01 Aug 2016 @ 12:40 PM 

I like to have control over when and if my system(s) perform Update tasks. As a result, I’ve configured Windows 10 Pro via Group Policy to the option to notify that updates are available, but wait for me to install them.

For the most part, this works exactly as it did with Windows 7 and 8.1. With Win10 I sometimes get a only mildly intrusive notification which doesn’t prevent anything and just tells me  there are updates. That’s fine by me.

However, it would appear Microsoft is not in any way fine with this. At intervals, My entire screen darkens, and a single, small dialog appears stating that “Important Updates are Available”. This dialog presents one option- “Get Updates”. Pressing the button or escape has the same effect; it opens the “Windows Update” options in settings. I can only presume it tries to force the update to take place but cannot proceed because of the Group Policy settings.

This notification angers me unreasonably for some reason, though after mentally telling it off I’ve usually forgotten about it. What spurred me to look into it and try to do something about it was that I had the sheer audacity this evening to watch a movie. Right in the middle of the movie, suddenly I get the “Important updates are available” notification. It’s crossed the line and now it must die permanently.

One “rebuttal” of sorts I’ve seen to resistance to run Windows Update is that this problem can be avoided by just running it as soon as it wants to run. Aside from not wanting to wait a good 30 minutes to use my PC again, none of the updates it deems so are even important. There’s a flash player update (I’ll address this later) There’s a Windows Update which addresses a problem when a Windows 8 PC is upgraded to Windows 10, where Manufacturer bloatware is disappointingly removed, and an update to the servicing stack which applies to the creation of ISO media for Win10. “Important”? Hardly. And even if they were “important”- important to whom? If I am in the middle of, say, a work skype meeting, or I’m currently remoted in to fix a database issue on a customer server, why are the updates for my local system somehow more  important than me being productive? Fact is they are not. The FUD surrounding Windows Updates and how we should just lay down and let Microsoft handle everything for us, how we should be Happy- not annoyed- when we find our systems rebooted overnight and thus we have to re-open all our work in progress again and find out what we were doing.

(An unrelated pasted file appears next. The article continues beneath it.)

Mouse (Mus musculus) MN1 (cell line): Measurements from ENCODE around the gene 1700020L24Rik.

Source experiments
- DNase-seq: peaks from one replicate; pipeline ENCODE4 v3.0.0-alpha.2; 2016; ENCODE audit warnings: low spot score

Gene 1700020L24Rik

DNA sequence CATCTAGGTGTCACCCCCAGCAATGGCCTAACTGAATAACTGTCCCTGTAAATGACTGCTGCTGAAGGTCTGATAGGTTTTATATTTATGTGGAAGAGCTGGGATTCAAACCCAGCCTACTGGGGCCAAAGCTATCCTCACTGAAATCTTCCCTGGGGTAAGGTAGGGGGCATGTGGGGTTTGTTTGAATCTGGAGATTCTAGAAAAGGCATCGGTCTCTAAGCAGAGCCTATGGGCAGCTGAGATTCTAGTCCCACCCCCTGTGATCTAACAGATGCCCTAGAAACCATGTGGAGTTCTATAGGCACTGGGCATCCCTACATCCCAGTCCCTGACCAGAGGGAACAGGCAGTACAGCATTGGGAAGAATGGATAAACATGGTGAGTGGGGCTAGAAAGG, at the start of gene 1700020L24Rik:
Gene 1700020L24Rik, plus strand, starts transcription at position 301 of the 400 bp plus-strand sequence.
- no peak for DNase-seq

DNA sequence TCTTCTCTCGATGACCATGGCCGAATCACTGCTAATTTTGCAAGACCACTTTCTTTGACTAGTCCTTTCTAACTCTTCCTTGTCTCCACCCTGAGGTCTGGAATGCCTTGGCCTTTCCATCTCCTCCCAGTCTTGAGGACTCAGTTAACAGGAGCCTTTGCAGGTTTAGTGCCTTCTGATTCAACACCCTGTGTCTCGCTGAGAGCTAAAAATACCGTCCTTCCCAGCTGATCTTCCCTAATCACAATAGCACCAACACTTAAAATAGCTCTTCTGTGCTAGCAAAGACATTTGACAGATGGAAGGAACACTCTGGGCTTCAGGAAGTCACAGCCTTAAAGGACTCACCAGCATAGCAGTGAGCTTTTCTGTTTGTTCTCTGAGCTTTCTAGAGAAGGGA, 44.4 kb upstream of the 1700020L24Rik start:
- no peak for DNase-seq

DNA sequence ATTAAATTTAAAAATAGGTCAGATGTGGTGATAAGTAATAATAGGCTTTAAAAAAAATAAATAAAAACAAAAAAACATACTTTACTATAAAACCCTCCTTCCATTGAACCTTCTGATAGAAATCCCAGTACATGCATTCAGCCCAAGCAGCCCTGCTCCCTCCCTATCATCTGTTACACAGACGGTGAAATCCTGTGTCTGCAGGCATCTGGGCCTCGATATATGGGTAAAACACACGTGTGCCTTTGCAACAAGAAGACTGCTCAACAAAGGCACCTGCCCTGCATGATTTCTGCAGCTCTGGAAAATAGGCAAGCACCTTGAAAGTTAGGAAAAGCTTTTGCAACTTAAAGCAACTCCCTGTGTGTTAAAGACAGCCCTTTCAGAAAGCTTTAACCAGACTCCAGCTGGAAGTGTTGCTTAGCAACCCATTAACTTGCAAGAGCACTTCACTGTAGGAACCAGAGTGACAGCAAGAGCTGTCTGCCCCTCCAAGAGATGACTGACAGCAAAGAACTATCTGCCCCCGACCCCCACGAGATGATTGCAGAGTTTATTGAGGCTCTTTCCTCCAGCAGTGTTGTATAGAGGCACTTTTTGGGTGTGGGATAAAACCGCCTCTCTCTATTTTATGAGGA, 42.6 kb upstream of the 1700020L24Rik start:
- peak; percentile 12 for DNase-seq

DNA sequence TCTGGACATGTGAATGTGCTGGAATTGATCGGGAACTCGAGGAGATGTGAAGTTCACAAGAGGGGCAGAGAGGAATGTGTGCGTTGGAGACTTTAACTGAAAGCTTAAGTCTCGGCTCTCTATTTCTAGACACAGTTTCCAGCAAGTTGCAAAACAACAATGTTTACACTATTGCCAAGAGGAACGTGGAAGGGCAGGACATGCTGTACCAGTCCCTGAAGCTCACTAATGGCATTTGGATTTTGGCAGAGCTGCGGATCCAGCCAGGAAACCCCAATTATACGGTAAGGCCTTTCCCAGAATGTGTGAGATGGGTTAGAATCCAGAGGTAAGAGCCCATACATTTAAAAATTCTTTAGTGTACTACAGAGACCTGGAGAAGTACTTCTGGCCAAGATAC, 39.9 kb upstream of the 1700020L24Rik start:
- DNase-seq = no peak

Anyway enough ranting! Thankfully as noted the Group Policy generally works as intended, just with that one annoying caveat. Can we eliminate that full-screen Prompt telling us there are important updates and instructing us that we must install them like we are some sort of child?

The first obvious place was Group Policy Editor. For example, is there a setting “Present full-screen dialog to interrupt user and tell them about important updates”? No, nothing similar either. Well, so much for that approach. After some investigation,l I found that the notification itself is basically just Windows launching “MusNotification.exe” and/or “musnotificationUI.exe”, presumably at times of it’s own choosing for wholly undocumented reasons and triggers. Whenever it feels like it I guess, or Maybe once a day. Who knows. Anyway, This suggested to me that replacing those files with a do-nothing stub program might solve the problem. However, I’m sure the issue would be “fixed” in a later update- in that those files would return. So I decided to take a batch file approach. If I update later and Win10 reverts the behaviour- such as with the anniversary update- I’ll be able to run the batch file to hopefully get it back to the way I want.

I created a do-nothing stub program by basically compiling the Visual Studio default template. (And removing the window creation of course) The files in C:\Windows\System32 are set as owned by TrustedInstaller, so it was necessary to take ownership of the files, then give full control on the files to administrators. I then renamed the originals and copied the stub into their place. The  batch file I ended up creating to do this looks like this.

 

I went ahead and put this in the same directory alongside the stub program. It appears to work as intended,  though given how sporadic the original “full screen takeover” behaviour was it will be some time before I’m sufficiently convinced it has worked as intended. I’ve put this on a flash drive so I can run it on my various Windows 10 systems (excepting the one system I have running preview builds).

I mentioned  I’d talk about Flash as well. As it happens, Windows 10 apparently includes Adobe Flash Player, which was news to me. Aside from the updates failing to install anyway, I really do NOT want Adobe Flash on my system(s) in any, way, shape, or form. I was able to do something similar with it- in this case, Adobe Flash installs to the directory “C:\Windows\Syswow64\Macromed”. So I adjusted my batch file to take ownership of that folder, set security to full control on the folder, and delete it, adding these to the end of said file:

After doing that, I hid the Flash Player update using this troubleshooter. Unfortunately I suspect future updates will attempt to reinstall Flash. Best case scenario is to create the folder and deny TrustedInstaller access to it, so it cannot install the updates, but of course this will cause the update to fail all the time and may cause problems with Windows Update until it’s hidden anyway.

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Posted By: BC_Programming
Last Edit: 08 Aug 2016 @ 06:47 PM

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